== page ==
eBay and the small business exception

April 22, 2013

In an email Sunday to 40 million eBay users, eBay CEO John Donahoe urged them to oppose the Marketplace Fairness Act unless the small business exception, which exempts online retailers with less than $1 million in out-of-state sales from collecting sales tax, is raised to $10 million or 50 employees.

We’re all for making sure small online businesses don’t have to spend time or money dealing with sales tax (that’s why we created TaxCloud in the first place), but here are three reasons that raising the exemption threshold doesn’t make sense:

1. At the $1 million threshold, most online retailers are already exempt. Nationwide, fewer than 1000 online retailers* have more than $1 million in total sales. (If we consider only out-of-state sales, that figure is even lower.)

2. Collecting sales tax doesn’t require the resources of a large company. The Marketplace Fairness Act requires states to provide free sales tax software and services for online retailers, so online businesses wouldn’t need to spend anything to comply with the bill.

3. Most small online retailers already use e-commerce platforms, which can easily provide add-ons that handle sales tax, just as they provide for shipping—making sales tax collection easy for all their retailers at once. And we’d lay odds that once states can require online businesses to collect sales tax, that’s exactly what they’ll do.

By exempting online retailers with less than $1 million in out-of-state sales, the small business exception already does what it was designed to do: ensure that small online businesses are not burdened by online sales tax collection. But raising the exemption threshold to $10 million or 50 employees would be a mistake.

*According to Internet Retailer‘s Second 500 Guide, only the top 980 online retailers in the nation had over $1 million in sales in 2011.

Colorado’s online sales tax reporting requirements law finally killed

April 7, 2012

A federal judge has finally issued a permanent injunction on Colorado’s 2010 online sales tax reporting requirements law, which called for all online retailers to report purchases made by Colorado residents to the state’s Department of Revenue. A temporary injunction against the law was issued last year just before the reporting requirements would have gone into effect.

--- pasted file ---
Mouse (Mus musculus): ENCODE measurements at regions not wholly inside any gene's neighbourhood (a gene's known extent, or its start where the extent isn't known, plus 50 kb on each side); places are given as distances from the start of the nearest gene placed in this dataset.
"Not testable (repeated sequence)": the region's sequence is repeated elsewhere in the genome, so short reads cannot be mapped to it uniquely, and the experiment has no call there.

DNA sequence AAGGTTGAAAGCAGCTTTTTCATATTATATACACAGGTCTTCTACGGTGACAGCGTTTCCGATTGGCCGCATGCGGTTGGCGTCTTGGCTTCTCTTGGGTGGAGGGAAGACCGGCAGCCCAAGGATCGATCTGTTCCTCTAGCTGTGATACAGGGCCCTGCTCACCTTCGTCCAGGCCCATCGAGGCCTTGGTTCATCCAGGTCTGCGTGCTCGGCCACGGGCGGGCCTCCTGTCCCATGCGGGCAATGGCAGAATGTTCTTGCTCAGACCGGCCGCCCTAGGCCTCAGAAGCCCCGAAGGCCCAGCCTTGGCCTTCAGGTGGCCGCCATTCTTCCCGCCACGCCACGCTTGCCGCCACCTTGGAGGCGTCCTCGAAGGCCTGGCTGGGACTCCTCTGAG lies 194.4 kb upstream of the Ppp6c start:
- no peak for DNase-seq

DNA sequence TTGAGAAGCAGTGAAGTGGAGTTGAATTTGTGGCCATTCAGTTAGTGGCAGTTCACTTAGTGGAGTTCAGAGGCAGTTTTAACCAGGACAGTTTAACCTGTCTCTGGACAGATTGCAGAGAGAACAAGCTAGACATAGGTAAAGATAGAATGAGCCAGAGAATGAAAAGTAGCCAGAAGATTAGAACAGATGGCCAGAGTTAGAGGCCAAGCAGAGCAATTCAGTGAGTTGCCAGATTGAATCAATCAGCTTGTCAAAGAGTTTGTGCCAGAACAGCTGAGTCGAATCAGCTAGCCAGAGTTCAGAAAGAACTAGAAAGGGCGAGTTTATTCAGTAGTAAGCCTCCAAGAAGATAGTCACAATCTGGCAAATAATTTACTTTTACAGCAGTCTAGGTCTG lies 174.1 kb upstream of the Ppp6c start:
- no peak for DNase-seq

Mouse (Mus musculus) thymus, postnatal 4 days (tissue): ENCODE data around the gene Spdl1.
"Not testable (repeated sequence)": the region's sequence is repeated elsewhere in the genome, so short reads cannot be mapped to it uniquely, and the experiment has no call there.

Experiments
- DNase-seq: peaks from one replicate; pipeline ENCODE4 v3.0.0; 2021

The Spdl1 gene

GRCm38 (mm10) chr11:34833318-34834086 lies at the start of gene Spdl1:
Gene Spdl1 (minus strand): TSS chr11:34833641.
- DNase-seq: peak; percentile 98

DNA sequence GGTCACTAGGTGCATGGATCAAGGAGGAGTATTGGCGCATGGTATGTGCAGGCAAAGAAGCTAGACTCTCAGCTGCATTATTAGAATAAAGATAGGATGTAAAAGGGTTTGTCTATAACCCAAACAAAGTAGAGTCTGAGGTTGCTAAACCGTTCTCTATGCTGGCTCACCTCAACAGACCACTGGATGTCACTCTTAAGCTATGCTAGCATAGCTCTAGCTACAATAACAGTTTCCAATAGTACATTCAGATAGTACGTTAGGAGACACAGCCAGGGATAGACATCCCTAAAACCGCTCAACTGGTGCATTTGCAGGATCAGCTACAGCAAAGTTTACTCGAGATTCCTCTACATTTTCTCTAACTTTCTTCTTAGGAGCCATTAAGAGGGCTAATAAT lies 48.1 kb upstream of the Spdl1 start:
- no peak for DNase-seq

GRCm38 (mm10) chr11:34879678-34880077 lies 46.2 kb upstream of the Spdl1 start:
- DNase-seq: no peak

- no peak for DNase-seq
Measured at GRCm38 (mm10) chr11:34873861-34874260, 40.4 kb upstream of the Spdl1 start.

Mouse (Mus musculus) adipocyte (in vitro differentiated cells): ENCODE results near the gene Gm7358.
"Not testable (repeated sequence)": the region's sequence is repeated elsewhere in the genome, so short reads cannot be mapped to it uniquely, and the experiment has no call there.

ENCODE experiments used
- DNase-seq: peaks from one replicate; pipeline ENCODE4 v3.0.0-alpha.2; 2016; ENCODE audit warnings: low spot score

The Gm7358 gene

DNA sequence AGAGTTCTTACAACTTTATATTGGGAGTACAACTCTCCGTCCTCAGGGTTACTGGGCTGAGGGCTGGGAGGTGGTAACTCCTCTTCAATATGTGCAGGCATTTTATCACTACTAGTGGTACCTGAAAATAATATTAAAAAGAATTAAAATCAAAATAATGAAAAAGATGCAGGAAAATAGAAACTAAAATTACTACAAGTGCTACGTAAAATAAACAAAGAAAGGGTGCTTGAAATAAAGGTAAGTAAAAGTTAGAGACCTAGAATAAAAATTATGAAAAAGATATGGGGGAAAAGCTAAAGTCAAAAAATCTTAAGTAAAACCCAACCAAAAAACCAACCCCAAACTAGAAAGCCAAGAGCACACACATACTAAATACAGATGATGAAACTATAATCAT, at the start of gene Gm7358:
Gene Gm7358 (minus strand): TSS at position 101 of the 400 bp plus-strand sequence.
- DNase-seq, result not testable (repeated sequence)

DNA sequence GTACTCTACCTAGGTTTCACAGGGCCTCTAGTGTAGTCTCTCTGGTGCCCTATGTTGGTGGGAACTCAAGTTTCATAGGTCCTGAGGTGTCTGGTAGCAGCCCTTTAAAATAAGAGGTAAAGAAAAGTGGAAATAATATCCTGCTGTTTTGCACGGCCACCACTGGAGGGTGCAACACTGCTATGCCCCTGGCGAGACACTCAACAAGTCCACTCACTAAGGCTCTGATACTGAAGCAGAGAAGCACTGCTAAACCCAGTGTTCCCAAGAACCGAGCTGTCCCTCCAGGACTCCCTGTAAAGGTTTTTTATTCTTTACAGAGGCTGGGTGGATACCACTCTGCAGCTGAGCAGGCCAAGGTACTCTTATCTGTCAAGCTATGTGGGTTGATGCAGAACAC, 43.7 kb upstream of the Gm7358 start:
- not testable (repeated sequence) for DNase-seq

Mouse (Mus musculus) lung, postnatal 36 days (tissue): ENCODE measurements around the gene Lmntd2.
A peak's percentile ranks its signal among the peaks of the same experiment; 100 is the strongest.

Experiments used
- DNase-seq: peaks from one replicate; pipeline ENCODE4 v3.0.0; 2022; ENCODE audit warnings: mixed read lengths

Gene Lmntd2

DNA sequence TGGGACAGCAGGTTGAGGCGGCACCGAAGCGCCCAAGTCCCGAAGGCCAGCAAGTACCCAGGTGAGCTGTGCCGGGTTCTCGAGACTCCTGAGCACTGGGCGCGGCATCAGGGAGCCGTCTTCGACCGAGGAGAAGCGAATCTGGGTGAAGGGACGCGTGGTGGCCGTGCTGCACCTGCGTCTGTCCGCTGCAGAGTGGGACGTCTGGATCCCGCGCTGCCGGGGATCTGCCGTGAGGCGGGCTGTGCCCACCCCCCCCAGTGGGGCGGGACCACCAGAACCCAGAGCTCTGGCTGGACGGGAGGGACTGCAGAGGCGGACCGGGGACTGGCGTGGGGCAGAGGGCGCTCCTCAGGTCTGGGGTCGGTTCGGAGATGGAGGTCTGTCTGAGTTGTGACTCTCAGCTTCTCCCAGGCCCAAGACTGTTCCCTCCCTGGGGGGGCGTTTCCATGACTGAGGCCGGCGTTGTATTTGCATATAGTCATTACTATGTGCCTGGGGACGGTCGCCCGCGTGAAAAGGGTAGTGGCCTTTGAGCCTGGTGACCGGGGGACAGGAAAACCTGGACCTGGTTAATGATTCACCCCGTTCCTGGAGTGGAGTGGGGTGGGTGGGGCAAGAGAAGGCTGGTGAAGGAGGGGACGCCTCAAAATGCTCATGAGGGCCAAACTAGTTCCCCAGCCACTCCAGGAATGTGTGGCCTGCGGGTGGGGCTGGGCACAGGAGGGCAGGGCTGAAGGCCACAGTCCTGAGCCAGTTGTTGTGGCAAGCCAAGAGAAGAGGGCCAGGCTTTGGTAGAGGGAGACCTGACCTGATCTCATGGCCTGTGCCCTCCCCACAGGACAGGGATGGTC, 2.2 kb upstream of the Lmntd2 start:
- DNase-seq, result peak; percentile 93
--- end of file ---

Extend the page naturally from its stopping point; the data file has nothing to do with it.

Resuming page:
In his ruling, Judge Robert E. Blackburn looks at the precedent set by the 1992 Supreme Court case Quill v. North Dakota, which mandated that out-of-state retailers did not have to collect sales tax even as it recommended that Congress address the issue—which, of course, it has yet to do.

Blackburn writes:

Quill puts states like Colorado in a difficult position. The state cannot require out-of-state retailers, retailers with no physical presence in the state, to collect and remit sales tax on sales those retailers make to residents of Colorado. Residents who make purchases from those retailers are obligated to pay use tax on those purchases, but enforcing the use tax is significantly more difficult than enforcing the sales tax. Seeking to enhance enforcement of the use tax on those who make purchases from out-of-state retailers, a state understandably looks to the out-of-state retailers for key information that can enhance enforcement. However, if the state has a mandatory sales tax system, as does Colorado, enforcing a reporting requirement on out-of-state retailers will, by definition, discriminate against the out-of-state retailers by imposing unique burdens on those retailers. Such a system imposes a differential burden on out-of-state retailers because the different burden is imposed precisely because the retailer is an out-of-state retailer entitled to the protection of Quill. Quill creates the in-state versus out-of-state distinction, and the dormant Commerce Clause prohibits differential treatment based on that distinction. Only a change in the law by the Supreme Court or action by Congress can change this situation. Quill, 504 U.S. at 318 (“Congress is now free to decide whether, when, and to what extent the States may burden interstate mail-order concerns with a duty to collect use taxes.”) (emphasis ours)

It’s worth repeating: “Only a change in the law by the Supreme Court or action by Congress can change this situation.”

Our readers may be surprised, given our support of states’ efforts for online sales tax collection in general, that we agree with Judge Blackburn—on his overall ruling, the fact that Quill makes the current situation difficult for states, and his assertion that only federal action, not state, can remedy the situation.